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Jets, HBO Hyped For ‘Hard Knocks’ Premiere

New York Jets safety  Jim Leonhard, left, is filmed by a Hard Knocks crew member during morning practice at the team's NFL football training camp in Cortland, N.Y., Wednesday, Aug. 4, 2010. (AP Photo/Kevin Rivoli)

New York Jets safety Jim Leonhard, left, is filmed by a Hard Knocks crew member during morning practice at the team’s NFL football training camp in Cortland, N.Y., Wednesday, Aug. 4, 2010. (AP Photo/Kevin Rivoli)

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NEW YORK (WFAN/AP) – Rex Ryan’s unpredictable mouth, Mark Sanchez’s matinee idol looks and LaDainian Tomlinson’s quest for a Super Bowl ring. The Jets will be on full display, premiering tonight at 10pm, on HBO’s “Hard Knocks”.

Must-see TV? Ross Greenburg certainly thinks so. And, that’s just for starters.

The president of HBO Sports is convinced the New York Jets will be a huge hit on “Hard Knocks”, and not just because he has rooted for them since he was a kid.

Greenburg joined Boomer & Carton on Wednesday morning to talk about the big premiere.

“America will be stunned at the candor and the honesty,” Greenburg said of Jets head coach, Rex Ryan. “There’s no one like him in the NFL.”

Audio: Ross Greenburg with Boomer & Carton

The Jets have been busy this offseason making juicy headlines since finishing a win from a surprising Super Bowl appearance. They’ve signed some big-name players — Tomlinson and Jason Taylor — and traded for some others — Santonio Holmes and Antonio Cromartie — while unloading a few popular veterans such as Thomas Jones, Alan Faneca and Leon Washington.

The biggest headline coming out of Jets camp in Cortland? The Darrelle Revis contract situation. Revis’ contentious stand off took another twist on Tuesday with a war of words between Jets owner Woody Johnson and Darrelle’s agent, Neil Schwartz.

This season’s installment of the popular HBO series, produced in conjunction with NFL Films, premieres on Aug. 11. The five-episode series will follow every move the Jets make during training camp in Cortland, N.Y., and will run every Wednesday night until the finale on Sept. 8.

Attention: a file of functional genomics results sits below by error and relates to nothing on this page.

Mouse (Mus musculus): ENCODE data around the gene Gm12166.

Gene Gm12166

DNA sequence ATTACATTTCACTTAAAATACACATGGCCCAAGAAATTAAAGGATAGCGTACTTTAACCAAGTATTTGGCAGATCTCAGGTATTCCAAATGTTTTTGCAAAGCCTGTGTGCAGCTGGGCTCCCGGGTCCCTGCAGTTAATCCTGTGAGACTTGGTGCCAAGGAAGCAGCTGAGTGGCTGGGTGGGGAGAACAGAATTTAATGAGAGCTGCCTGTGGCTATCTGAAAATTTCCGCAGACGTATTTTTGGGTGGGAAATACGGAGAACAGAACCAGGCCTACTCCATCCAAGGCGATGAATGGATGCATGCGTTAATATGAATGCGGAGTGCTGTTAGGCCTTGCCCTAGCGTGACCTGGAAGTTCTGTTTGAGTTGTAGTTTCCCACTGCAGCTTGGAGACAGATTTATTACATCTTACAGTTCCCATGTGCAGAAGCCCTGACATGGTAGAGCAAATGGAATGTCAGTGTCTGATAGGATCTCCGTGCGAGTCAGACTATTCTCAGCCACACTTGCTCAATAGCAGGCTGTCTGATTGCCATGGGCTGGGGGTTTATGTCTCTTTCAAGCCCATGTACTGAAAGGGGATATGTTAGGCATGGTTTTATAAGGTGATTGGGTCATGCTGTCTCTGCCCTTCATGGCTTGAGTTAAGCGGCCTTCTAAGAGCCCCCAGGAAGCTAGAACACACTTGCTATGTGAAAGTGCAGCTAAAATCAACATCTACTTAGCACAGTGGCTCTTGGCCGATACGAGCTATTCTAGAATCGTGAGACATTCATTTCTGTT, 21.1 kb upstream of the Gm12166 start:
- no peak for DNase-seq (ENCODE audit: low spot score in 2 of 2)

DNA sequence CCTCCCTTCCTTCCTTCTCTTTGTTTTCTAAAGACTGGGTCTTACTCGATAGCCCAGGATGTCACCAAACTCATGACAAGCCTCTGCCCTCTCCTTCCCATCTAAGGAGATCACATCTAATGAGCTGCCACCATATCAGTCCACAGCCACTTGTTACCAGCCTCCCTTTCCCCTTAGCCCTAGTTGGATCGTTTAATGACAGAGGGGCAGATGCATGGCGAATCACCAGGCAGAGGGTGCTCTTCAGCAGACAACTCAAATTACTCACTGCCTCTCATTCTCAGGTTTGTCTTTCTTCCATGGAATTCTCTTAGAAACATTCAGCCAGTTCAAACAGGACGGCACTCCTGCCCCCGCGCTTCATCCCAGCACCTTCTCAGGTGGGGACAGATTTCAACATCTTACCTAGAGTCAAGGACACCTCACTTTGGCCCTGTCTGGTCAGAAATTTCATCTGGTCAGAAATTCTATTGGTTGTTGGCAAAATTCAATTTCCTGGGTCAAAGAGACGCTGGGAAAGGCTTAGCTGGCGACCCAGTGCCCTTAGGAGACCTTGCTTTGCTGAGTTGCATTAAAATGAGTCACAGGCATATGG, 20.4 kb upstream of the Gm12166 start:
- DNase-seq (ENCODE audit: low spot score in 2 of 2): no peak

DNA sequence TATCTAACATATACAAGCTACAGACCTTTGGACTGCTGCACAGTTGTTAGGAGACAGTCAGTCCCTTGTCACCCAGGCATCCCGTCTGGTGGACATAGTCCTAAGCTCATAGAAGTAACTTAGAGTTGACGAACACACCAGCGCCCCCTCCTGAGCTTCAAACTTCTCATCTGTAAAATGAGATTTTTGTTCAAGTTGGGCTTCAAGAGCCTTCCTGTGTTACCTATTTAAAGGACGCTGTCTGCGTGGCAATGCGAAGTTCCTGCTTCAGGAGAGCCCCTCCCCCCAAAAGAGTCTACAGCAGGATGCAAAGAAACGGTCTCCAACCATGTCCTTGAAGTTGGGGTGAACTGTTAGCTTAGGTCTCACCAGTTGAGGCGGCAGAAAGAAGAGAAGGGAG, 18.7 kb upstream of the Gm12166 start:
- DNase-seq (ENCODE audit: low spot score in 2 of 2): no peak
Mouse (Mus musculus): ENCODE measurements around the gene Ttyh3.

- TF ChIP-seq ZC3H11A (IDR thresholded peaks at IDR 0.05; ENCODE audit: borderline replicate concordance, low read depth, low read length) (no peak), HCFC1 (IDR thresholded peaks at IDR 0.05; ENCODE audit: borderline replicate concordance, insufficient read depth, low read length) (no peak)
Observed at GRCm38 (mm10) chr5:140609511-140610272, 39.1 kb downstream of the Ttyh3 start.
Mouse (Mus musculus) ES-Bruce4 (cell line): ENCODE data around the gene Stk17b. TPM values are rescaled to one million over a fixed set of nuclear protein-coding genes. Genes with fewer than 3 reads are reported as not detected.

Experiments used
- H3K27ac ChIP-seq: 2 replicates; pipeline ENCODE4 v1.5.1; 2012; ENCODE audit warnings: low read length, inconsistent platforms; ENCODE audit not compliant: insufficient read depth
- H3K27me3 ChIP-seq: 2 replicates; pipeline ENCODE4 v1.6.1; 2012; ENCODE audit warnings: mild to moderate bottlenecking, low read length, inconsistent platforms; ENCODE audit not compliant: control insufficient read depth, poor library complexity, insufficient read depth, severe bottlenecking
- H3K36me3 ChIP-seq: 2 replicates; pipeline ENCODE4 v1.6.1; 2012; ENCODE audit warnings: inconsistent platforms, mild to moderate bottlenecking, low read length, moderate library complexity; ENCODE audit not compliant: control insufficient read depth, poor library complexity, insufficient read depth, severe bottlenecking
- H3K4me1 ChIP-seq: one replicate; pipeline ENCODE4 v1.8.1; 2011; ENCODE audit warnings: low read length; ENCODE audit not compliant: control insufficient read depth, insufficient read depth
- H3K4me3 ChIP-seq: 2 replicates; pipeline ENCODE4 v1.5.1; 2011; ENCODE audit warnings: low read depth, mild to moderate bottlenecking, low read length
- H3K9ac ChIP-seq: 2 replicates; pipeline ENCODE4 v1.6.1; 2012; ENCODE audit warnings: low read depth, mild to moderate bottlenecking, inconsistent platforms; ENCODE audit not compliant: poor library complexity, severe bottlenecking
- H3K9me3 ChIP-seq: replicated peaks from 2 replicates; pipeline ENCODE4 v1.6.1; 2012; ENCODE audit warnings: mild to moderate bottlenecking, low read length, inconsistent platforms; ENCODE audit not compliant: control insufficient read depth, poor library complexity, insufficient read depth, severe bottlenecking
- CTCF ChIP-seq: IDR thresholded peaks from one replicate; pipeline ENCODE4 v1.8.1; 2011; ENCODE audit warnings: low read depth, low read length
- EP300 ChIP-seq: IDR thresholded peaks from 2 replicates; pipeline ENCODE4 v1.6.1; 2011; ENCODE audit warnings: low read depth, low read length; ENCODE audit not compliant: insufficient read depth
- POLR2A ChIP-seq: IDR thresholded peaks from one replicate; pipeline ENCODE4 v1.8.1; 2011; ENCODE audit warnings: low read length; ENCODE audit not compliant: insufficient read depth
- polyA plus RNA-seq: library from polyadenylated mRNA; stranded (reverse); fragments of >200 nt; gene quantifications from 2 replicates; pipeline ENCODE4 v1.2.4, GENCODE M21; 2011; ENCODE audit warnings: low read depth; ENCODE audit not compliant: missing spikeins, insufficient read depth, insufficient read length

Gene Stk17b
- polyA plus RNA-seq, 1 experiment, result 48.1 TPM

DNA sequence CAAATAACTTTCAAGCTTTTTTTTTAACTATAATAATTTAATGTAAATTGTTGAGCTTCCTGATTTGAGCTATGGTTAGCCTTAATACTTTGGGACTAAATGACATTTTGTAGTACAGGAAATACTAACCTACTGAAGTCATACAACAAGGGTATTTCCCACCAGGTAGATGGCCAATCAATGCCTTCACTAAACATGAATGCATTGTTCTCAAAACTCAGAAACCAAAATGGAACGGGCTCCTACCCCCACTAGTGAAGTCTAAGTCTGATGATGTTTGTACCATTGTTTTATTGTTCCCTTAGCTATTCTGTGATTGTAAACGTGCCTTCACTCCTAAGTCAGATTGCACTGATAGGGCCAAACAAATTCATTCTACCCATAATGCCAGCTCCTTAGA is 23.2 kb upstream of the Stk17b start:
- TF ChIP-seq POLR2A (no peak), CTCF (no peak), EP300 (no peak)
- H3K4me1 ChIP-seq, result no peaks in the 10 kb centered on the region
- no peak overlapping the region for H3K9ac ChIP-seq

Last year’s “Hard Knocks” featured the Cincinnati Bengals, and averaged 3.4 million viewers an episode, earning HBO’s highest ratings for the series. Greenburg wanted the Jets a year ago, but the team had some reservations with a rookie head coach and quarterback. As New York made its postseason push, Greenburg aggressively went after owner Woody Johnson and general manager Mike Tannenbaum.

The Jets agreed to do it in January, and announced the plans in March with an elaborate press conference, complete with cheerleaders.

Sharp-tongued special teams coordinator Mike Westhoff will also be “in the supporting actor category.” Sanchez will surely get plenty of face time, as will the opinionated Bart Scott and Kris Jenkins.

But, Greenburg insists it won’t be limited to well-known players. As “Hard Knocks” has done in the past, players trying to make the team — Danny Woodhead — and position battles — Vladimir Ducasse vs. Matt Slauson at left guard — will all be featured.

NFL Films has 75 people assigned to “Hard Knocks,” with 25 living at training camp, and 50 at the production studios in Mount Laurel, N.J. There are 10-13 cameras that will shoot up to 1,000 hours of footage.

“I guarantee you there’s not another television show with this amount shot that’s turned around this quickly in the business,” Greenburg said. “Not anywhere on television.”

The footage is relayed by satellite to NFL Films in Mount Laurel, N.J., and edited. After the hour-long show is assembled, the music score is added. Actor Liev Schreiber does the voiceover on the morning the show airs — he once did it from an audio booth on a film location in Scotland — in about 90 minutes. A final mix is performed and a technical check, and it’s on the air a few hours later.